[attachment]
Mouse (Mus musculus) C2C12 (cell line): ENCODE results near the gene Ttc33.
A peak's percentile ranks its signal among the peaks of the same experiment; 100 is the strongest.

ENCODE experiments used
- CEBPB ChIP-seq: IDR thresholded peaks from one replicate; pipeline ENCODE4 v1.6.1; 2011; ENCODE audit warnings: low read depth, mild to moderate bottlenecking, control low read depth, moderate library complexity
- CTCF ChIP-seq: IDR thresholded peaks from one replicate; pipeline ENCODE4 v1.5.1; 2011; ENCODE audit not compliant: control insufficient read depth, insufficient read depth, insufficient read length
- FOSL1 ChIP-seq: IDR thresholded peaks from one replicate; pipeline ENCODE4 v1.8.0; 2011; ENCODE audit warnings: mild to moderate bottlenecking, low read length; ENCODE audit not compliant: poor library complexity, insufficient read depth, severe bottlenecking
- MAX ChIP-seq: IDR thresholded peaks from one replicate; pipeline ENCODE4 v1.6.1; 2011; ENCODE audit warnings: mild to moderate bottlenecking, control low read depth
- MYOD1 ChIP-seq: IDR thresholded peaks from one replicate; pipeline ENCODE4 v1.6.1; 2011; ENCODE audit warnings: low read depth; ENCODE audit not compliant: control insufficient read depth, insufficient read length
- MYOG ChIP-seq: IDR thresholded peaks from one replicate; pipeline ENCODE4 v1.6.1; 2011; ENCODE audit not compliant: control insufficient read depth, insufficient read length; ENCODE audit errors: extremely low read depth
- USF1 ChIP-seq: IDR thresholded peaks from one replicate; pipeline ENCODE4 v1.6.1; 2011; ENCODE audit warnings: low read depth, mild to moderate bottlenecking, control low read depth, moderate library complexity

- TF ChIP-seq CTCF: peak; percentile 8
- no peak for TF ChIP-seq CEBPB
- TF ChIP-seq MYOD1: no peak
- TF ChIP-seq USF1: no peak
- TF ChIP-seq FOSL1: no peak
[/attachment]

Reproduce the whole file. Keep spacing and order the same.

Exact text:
Mouse (Mus musculus) C2C12 (cell line): ENCODE results near the gene Ttc33.
A peak's percentile ranks its signal among the peaks of the same experiment; 100 is the strongest.

ENCODE experiments used
- CEBPB ChIP-seq: IDR thresholded peaks from one replicate; pipeline ENCODE4 v1.6.1; 2011; ENCODE audit warnings: low read depth, mild to moderate bottlenecking, control low read depth, moderate library complexity
- CTCF ChIP-seq: IDR thresholded peaks from one replicate; pipeline ENCODE4 v1.5.1; 2011; ENCODE audit not compliant: control insufficient read depth, insufficient read depth, insufficient read length
- FOSL1 ChIP-seq: IDR thresholded peaks from one replicate; pipeline ENCODE4 v1.8.0; 2011; ENCODE audit warnings: mild to moderate bottlenecking, low read length; ENCODE audit not compliant: poor library complexity, insufficient read depth, severe bottlenecking
- MAX ChIP-seq: IDR thresholded peaks from one replicate; pipeline ENCODE4 v1.6.1; 2011; ENCODE audit warnings: mild to moderate bottlenecking, control low read depth
- MYOD1 ChIP-seq: IDR thresholded peaks from one replicate; pipeline ENCODE4 v1.6.1; 2011; ENCODE audit warnings: low read depth; ENCODE audit not compliant: control insufficient read depth, insufficient read length
- MYOG ChIP-seq: IDR thresholded peaks from one replicate; pipeline ENCODE4 v1.6.1; 2011; ENCODE audit not compliant: control insufficient read depth, insufficient read length; ENCODE audit errors: extremely low read depth
- USF1 ChIP-seq: IDR thresholded peaks from one replicate; pipeline ENCODE4 v1.6.1; 2011; ENCODE audit warnings: low read depth, mild to moderate bottlenecking, control low read depth, moderate library complexity

- TF ChIP-seq CTCF: peak; percentile 8
- no peak for TF ChIP-seq CEBPB
- TF ChIP-seq MYOD1: no peak
- TF ChIP-seq USF1: no peak
- TF ChIP-seq FOSL1: no peak